|Powerdrains from Columbia undergoing testing |
as part of the #Omniten program.
"Do you feel beholden to the companies that send you gear? If you get a piece of gear that doesn't perform the way it's supposed to or performs badly, would you write a scathing review, or would you feel like you need to temper the review?"
Deciding What Gets Reviewed
When I was starting out, I reviewed gear I bought that I thought folks might benefit from hearing more about. When I was researching mountaineering boots for my Rainier climb in 2010, for example, I didn't find too many review from newbie mountaineers that were helpful. So, when I bought the La Sportiva Nepal EVO GTX boots, I reviewed them to help others like me make educated purchasing decisions.
I still review products I've purchased on occasion, but also review complimentary products or apparel I've received. I'm grateful to have the chance to try out new gear and clothing and it's an opportunity for me to give companies honest feedback. But I don't review every piece of gear I receive for testing on Adventure-Inspired; that decision's made on a case-by-case basis. The bottom line? If I think folks will truly benefit from hearing what I have to say about a product, good bad or indifferent, I'll review it here. (More on the "good, bad, indifferent" piece below.) Regardless of whether or not I ultimately post a review, it's always my goal to share feedback with companies that provide me with gear for testing.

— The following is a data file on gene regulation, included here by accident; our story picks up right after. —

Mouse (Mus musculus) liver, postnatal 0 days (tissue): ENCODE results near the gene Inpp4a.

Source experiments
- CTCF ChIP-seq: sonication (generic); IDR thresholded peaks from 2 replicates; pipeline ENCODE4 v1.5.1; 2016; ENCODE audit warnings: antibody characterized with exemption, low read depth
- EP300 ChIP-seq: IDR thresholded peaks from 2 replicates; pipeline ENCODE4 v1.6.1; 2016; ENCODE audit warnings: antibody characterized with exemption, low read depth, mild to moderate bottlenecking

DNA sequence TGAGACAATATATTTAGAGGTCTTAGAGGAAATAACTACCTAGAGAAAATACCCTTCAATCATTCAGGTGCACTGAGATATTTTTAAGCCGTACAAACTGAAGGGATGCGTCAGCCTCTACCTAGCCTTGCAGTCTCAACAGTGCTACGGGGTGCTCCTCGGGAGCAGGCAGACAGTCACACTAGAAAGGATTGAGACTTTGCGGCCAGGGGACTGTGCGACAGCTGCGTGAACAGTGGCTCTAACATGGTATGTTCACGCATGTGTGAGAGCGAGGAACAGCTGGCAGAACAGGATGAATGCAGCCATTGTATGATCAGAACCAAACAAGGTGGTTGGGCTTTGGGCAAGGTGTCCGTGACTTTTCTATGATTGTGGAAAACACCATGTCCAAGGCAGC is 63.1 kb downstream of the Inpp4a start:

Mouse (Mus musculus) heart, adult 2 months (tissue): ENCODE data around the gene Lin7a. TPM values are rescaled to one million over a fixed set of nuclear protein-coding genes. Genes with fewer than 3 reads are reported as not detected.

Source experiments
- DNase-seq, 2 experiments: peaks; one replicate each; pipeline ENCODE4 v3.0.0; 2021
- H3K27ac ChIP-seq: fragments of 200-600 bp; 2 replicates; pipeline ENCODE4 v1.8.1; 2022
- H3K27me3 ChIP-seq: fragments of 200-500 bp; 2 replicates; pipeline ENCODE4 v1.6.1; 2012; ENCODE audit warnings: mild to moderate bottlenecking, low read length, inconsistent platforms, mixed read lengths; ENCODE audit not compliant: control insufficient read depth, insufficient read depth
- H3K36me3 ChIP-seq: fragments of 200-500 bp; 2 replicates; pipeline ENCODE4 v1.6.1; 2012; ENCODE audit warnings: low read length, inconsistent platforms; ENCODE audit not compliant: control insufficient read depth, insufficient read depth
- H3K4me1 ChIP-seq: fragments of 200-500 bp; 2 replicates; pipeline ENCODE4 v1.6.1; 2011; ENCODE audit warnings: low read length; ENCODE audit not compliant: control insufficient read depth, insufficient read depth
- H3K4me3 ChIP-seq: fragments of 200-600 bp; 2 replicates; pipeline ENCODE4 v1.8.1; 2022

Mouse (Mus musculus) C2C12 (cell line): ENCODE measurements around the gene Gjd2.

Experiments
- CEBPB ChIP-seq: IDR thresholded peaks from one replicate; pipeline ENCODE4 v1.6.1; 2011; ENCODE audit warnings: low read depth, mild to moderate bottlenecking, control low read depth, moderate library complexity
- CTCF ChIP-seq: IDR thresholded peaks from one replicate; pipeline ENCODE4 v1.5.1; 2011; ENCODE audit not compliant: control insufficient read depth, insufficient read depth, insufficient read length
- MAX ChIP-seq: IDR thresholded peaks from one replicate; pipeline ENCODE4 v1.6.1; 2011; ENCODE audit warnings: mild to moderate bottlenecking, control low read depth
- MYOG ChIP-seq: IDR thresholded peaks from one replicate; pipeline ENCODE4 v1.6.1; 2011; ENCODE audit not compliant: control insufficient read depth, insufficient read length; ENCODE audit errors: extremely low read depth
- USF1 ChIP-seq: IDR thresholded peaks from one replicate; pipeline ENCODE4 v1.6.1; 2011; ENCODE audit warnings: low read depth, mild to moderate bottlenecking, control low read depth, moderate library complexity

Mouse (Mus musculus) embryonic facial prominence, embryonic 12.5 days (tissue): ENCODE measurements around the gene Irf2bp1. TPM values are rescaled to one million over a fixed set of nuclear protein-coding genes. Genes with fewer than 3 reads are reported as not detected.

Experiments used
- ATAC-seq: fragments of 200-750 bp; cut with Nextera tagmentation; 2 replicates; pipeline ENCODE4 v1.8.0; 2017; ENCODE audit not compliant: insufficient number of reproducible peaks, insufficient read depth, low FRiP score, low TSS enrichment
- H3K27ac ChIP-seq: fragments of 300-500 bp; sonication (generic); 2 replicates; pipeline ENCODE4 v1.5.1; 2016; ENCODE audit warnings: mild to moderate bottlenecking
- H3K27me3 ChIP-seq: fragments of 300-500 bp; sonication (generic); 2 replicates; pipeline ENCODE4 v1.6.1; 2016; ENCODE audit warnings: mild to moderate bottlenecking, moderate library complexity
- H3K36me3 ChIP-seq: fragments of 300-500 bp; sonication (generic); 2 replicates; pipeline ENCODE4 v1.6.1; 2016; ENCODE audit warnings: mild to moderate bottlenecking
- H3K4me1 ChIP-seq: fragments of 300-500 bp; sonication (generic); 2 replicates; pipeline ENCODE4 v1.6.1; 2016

|I considered reviewing this absolutely phenomenal Backpacker's Pantry cheesecake, but decided to start compiling a list of my favorite Backpackers Pantry and Mountain House meals instead because I don't have 500 words to write about cheesecake!|
How the Gear is Tested and What Happens After the Initial Review
There's no point in creating a review for a product that hasn't gone through thorough testing. If the aim of a gear review is to help readers understand how a product performs, if it lasts, and if it's worth investing in, the product needs to be put through the ringer. I'll always make sure to describe where and how I tested a piece of gear in the review, and so will guest reviewers. (Note: one of my favorite things about all blogs associated with the Trail Sherpa network is that gear reviewers provide the testing location, time and distance tested, and the testing environment. I love that level of detail!)
If it's a pair of hiking boots that are supposed to be waterproof, for example, you can bet I'll put them through the Bathtub Test, jump in a few puddles, play in the mud and more before the review goes up. If it's a skincare product like Climb On! Creme, I'll be sure to use it long enough to get a real feel for whether or not it works. After the initial review is written, I'll either keep the product for ongoing testing or pass it on to someone who can use it. And If I learn something new about a product after the review is posted, I'll go back and update the review with an editor's note at the bottom.
How Review Content is Determined